What I did to learn parries was not try to learn them. I just let the function come to me. Eventually, you’re going to be forced into a situation in which you’ll have no choice but to parry your way out of. I learned to use them because the competition forced me into it. Soon after that, I started using parries in many different types of situations: To stop jump ins and in air-to-air situationst to name a few.

The only time I actually went into the parry training was to learn to parry super arts. .

Yes. I would. No offense to my favorite species, but I don’t think I’ve ever met a girl that knows her fighting stuff.


#18

it was 1 year in before i even started parrying simple jump ins, then i started imitating croyd, lol without the parrying ability though.

imo, dropping the habit of parrying(everything that moves) will be a mile stone in your play. good players who still parry alot, usually, already went thru this phase.

fly going across the screen
"i got this yo"


#19

Just started 3rd strike like in October '05. (Got sucked in by my friend)

Well…I first learned to parry hadoukens because my friend only did jump in HK, low HK, hurricanes and hadoukens. I assume you can parry hadou’s like nothing. Second, would be to learn to parry EX hadou’s because it gets you used to the timing of parrying from the the first to second hadou and also plenty of normal attacks have that same timing(ex. Urien’s EX metalic sphere). Once confident enough to parry any EX hadou’s, advance to Ryu’s Shinkuu Hadou super or Akuma’s Gouhadou super. The timing is the same as EX hadou’s, so just parry 5 times (6 against AKuma’s). Practice in parry training of course. (And if you’re crazy like me, I practiced parrying Chun’s SA2(all kicks), Parrying her last kick, or red parrying her 2nd set of kicks. Its what got my reaction and parrying time up a bit)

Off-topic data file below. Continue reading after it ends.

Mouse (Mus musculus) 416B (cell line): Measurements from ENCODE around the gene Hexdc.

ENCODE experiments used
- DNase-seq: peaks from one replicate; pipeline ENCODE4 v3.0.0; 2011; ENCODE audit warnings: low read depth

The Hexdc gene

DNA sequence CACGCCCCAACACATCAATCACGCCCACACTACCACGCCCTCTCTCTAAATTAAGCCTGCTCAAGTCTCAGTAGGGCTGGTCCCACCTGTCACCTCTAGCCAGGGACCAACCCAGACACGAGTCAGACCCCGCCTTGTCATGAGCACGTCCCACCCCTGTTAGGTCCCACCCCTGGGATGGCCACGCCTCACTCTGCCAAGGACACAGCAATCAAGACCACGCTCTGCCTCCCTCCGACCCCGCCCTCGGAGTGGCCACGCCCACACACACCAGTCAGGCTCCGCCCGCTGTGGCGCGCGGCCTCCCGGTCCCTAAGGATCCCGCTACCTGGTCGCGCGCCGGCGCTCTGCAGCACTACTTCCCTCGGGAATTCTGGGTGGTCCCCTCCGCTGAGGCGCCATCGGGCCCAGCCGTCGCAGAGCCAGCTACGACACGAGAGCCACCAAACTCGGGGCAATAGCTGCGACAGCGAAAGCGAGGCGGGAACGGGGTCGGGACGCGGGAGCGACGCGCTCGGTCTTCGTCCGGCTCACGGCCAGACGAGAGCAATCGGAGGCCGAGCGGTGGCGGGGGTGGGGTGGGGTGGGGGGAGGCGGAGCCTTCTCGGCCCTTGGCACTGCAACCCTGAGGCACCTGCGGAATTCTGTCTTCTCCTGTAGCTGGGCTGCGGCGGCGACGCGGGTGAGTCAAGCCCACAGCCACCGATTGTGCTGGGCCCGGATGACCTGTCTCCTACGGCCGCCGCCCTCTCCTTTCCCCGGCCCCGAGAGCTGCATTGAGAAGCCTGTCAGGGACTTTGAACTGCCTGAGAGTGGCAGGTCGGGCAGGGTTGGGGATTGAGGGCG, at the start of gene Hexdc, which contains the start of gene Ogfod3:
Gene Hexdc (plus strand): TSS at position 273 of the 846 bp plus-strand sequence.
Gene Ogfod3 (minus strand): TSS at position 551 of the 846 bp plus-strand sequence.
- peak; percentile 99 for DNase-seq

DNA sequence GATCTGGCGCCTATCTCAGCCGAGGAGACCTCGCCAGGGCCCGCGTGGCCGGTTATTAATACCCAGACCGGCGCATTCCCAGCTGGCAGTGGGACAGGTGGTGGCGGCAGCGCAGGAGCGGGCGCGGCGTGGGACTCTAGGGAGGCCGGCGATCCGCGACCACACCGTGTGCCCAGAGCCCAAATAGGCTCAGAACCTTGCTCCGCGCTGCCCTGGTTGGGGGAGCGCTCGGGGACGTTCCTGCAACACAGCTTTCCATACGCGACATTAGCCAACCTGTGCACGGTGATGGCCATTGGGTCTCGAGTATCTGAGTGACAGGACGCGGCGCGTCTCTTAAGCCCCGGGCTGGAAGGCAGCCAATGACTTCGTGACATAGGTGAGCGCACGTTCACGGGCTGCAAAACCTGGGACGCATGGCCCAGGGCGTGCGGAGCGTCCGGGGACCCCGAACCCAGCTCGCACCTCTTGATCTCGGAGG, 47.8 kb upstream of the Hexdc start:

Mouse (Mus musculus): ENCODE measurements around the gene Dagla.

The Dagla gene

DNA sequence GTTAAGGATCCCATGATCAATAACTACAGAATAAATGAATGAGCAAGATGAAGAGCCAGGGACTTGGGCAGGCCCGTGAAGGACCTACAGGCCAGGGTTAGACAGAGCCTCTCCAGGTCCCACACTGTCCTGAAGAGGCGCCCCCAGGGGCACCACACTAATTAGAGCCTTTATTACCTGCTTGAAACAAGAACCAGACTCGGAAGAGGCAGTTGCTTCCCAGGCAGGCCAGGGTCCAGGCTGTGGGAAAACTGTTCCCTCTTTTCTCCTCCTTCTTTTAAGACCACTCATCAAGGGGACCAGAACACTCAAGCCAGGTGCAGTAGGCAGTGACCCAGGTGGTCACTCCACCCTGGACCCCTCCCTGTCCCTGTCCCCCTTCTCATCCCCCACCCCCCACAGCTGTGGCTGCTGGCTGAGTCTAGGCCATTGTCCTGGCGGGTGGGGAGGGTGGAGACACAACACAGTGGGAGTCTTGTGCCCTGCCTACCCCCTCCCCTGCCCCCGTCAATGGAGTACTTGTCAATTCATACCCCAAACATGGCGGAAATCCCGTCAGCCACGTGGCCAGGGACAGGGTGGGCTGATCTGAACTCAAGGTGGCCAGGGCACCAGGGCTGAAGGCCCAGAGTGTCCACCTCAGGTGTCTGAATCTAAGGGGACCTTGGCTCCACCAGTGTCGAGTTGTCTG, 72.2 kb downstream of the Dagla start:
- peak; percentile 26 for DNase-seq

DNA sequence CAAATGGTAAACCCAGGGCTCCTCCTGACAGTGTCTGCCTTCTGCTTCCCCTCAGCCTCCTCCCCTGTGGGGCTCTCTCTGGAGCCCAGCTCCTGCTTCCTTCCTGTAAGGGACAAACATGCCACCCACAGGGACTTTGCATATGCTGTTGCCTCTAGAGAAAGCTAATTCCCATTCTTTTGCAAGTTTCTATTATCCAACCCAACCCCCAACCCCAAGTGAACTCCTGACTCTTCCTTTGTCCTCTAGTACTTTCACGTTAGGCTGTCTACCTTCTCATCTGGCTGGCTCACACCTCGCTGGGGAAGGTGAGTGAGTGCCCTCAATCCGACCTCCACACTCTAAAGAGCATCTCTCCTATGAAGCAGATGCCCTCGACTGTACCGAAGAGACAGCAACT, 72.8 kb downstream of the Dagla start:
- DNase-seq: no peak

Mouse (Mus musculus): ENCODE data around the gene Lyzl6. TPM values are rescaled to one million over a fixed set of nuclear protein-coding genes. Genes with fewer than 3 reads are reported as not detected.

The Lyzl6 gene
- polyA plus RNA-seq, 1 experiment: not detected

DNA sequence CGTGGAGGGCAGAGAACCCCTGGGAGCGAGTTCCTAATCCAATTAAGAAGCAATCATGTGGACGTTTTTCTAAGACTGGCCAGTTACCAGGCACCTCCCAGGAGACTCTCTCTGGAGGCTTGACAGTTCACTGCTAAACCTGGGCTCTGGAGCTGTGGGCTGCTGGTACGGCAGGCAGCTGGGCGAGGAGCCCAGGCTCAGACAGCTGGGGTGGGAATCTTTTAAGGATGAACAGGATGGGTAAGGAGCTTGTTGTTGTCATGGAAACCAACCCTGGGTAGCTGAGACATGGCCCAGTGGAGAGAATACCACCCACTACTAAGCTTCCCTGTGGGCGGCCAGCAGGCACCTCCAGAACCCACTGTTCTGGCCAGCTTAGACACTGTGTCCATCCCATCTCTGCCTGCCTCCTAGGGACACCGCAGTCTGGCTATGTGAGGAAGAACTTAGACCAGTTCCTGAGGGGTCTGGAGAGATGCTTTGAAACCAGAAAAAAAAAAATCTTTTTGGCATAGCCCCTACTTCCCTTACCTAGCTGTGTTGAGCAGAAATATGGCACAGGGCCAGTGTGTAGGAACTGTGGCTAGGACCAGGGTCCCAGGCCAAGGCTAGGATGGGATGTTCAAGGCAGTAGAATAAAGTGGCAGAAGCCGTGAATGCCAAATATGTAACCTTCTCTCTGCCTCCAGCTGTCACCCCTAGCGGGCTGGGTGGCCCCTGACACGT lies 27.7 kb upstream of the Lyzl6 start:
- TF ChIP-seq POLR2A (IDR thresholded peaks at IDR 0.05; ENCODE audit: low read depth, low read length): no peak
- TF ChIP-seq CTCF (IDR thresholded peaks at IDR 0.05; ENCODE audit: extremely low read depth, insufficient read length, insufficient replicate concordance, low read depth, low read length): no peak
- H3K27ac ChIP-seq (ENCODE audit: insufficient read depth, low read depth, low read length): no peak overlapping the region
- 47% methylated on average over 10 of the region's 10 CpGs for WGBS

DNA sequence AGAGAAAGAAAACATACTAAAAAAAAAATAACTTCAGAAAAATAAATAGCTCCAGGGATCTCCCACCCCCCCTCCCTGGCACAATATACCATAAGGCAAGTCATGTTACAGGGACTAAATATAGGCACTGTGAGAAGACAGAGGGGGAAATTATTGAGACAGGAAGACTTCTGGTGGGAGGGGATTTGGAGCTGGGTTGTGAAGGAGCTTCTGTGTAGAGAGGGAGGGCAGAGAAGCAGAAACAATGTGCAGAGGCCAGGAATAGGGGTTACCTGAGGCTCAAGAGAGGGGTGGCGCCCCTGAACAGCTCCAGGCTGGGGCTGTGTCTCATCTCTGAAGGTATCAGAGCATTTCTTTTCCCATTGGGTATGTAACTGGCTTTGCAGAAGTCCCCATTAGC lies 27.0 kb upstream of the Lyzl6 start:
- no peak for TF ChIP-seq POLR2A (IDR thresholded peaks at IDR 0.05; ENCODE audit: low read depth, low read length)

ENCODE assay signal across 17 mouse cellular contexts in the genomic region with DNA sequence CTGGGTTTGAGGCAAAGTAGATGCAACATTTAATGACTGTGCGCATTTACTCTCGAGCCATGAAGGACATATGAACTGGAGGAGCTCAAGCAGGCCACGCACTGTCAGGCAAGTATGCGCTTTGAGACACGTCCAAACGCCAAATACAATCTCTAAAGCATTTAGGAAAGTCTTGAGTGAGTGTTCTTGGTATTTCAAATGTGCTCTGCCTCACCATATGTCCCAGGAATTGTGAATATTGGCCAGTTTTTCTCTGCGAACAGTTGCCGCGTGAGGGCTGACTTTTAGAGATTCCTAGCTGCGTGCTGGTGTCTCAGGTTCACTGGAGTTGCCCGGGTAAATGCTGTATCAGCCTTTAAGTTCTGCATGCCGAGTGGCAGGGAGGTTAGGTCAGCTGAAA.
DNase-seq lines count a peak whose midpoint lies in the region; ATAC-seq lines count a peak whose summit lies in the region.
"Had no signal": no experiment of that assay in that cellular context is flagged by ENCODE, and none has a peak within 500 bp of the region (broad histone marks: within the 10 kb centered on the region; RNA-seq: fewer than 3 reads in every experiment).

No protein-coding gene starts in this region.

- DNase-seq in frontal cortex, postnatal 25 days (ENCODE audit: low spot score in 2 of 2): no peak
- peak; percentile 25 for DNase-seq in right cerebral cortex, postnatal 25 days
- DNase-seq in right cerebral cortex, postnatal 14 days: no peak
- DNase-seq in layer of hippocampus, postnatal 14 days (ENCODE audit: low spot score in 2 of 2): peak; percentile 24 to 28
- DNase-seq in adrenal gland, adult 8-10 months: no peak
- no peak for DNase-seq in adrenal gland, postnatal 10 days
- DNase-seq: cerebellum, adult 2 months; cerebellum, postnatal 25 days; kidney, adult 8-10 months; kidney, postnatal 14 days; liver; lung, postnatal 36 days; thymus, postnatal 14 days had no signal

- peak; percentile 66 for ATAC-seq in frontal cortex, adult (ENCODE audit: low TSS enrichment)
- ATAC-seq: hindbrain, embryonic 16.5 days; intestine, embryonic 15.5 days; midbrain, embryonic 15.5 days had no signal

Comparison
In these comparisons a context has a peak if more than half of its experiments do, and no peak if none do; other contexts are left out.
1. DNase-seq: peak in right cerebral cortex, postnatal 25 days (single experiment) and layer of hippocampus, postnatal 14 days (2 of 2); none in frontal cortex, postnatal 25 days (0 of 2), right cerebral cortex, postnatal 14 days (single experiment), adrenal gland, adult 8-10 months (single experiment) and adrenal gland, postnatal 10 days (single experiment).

I really don’t know…it just depends on the person when learning to parry. When people always do jump -> attack, you eventually want to punish them for always repeating the same moves. Its just adaptation. When I played against CPU Ryu, ryu always shoryuken’s my jump-in attacks. So instead of jump-in attacks, I do jump-in parry and punish him when he lands.

lol. not sure if it was any help. Even though im the best amongst my friends (from watching all those high tier vids) im still a newb (I wouldn’t mind getting tips from people ^_-) but i can parry much better


#20

My method

I am relatively new at 3s (gettin’ close to a year now), and I am by no means an expert at parrying. But I do have a few tips for parrying. Don’t go in trying to parry everything. Try first and foremost to be confident (it takes balls when you first start parrying). Try to be aware of opportunities. Look for good opportunites to parry. Parrying is not a good decision in some situations. Remember parrying is a risk/reward tactic, so if you end up eating it on an attempted parry, stay cool. A lot of people I’ve seen play get too easily frustrated and give up. Then they miss out on good openings to parry in the next round or match. If you want to learn to parry super arts, go to the parrying training. But other than that, I would say regular hits and other moves can be easily learned by just playing. It’s also better that way because you are applying your parries to a real situation or match. I know tons of people that can parry Chun Li’s SA II all day in training, but could never do it in a match. It’s like being able to make every shot in basketball practice, and then you have a game and you can’t make a shot. In many ways 3s is like poker to me. It’s all about odds. It’s a guessing game. So with parrying (like poker): Take opportunities when you get them ( be aware at all times), play smart (parry when it will benefit you in the match), and occasionally take a risk (large risk = large reward). Hopefully this helps (sorry I was so damn long winded!)

-Mike :wgrin: